Packer and Vagrant provisioning
Both tools, Packer and Vagrant provide the possibility to perform provisioning. In addition, when you create your base images from a pure iso you also have the “answer file” from the unattended installation which does certain provisioning like network configuration or package installation.
Answer files: Are OS specific and are wasteful work to create, therefore I would only do the bare minimum which is basic installation of the OS and install the minimal packages. When it comes to base images for Linux you can pretty much forget “answer files” and rely on the boxes provided by Hashicorp. If you are interested in how the packages are created and how the unattended installation for them look like, checkout https://github.com/kaorimatz/packer-templates. For Windows the situation looks different as you might be able to create a base box from an iso and therefore have to fiddle with “answer files”.
Vagrant does not provide an automatic way to create base images from scratch (iso) so as recommended by Hashicorp you shall use Packer for this. But once you have a base image you can base on you might also use Vagrant to create re-usable packages from running VirtualBox or Hyper-V environments using the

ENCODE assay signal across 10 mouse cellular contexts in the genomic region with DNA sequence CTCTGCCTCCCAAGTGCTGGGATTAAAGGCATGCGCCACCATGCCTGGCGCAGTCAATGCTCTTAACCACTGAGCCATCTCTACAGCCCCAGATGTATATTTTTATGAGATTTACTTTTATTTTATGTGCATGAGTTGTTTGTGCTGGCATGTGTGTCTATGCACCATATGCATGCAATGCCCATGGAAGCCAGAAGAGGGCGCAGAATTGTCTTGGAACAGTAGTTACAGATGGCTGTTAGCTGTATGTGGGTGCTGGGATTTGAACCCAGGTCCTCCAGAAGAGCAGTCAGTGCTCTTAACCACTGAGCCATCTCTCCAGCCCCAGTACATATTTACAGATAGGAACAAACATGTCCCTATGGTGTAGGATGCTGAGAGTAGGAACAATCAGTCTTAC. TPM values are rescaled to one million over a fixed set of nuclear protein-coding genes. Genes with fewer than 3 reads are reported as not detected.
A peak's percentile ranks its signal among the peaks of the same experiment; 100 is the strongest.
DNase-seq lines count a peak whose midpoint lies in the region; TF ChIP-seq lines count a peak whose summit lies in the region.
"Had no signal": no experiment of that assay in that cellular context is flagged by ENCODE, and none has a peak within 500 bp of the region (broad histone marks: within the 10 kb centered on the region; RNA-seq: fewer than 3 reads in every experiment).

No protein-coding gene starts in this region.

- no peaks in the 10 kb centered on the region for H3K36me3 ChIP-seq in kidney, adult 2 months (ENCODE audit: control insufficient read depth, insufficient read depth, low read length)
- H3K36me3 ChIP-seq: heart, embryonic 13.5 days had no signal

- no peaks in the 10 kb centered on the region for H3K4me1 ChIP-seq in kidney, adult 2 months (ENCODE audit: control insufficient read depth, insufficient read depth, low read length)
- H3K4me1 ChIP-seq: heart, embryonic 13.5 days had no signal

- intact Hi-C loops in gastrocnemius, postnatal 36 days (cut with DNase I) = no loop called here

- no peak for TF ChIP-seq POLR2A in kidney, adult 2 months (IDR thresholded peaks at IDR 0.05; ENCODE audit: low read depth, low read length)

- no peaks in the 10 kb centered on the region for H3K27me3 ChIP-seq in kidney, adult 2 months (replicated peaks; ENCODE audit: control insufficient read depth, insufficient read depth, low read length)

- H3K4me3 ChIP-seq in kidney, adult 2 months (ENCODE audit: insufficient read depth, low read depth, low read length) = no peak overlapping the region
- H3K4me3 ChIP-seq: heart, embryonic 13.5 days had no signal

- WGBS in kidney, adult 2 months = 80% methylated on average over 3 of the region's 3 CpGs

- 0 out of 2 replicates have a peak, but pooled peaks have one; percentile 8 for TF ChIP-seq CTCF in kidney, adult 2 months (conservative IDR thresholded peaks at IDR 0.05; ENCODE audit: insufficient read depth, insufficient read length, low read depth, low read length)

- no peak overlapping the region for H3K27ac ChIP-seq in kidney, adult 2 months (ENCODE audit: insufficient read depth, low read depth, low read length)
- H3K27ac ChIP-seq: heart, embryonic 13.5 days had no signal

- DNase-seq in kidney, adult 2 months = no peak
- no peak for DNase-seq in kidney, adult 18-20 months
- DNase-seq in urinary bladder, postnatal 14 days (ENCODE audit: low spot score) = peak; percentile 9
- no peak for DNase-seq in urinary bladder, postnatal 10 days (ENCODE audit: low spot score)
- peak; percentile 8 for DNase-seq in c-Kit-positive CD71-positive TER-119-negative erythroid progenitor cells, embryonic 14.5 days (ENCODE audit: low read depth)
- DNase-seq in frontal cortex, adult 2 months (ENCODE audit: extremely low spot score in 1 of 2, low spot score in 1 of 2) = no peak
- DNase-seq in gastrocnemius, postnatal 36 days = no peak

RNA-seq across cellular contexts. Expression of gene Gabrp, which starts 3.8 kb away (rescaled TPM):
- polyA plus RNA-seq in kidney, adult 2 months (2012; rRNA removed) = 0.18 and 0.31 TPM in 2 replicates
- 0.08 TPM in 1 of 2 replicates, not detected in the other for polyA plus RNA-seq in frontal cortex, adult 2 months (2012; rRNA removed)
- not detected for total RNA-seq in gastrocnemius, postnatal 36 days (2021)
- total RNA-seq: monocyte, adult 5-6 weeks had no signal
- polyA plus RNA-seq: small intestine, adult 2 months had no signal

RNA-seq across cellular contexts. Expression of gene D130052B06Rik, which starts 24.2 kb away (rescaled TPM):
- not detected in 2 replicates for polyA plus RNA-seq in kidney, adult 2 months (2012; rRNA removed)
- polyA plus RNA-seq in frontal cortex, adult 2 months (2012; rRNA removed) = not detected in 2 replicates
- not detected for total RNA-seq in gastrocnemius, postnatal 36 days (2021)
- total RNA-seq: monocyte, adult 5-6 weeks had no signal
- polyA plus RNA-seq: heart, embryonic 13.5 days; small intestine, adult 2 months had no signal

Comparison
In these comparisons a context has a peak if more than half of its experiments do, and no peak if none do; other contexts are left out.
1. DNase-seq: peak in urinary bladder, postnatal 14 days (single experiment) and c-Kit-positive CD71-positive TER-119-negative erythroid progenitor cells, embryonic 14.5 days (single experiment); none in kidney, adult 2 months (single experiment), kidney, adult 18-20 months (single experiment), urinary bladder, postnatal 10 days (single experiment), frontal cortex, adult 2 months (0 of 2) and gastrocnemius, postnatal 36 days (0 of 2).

vagrant package command. Both tools provides provisioning via 3rd party Provisioners like Ansible or Chef so the provisioning scripts once written can be used by Packer and Vagrant. So unless you have to create images from scratch you probably only work with Vagrant and not with Packer.
At last, I would like to share my view of the provisioning concept using Packer and Vagrant.
This shall work for any provider so SCVMM could also be something else like ESX or Azure. The rest stays essentially the same. What do you think?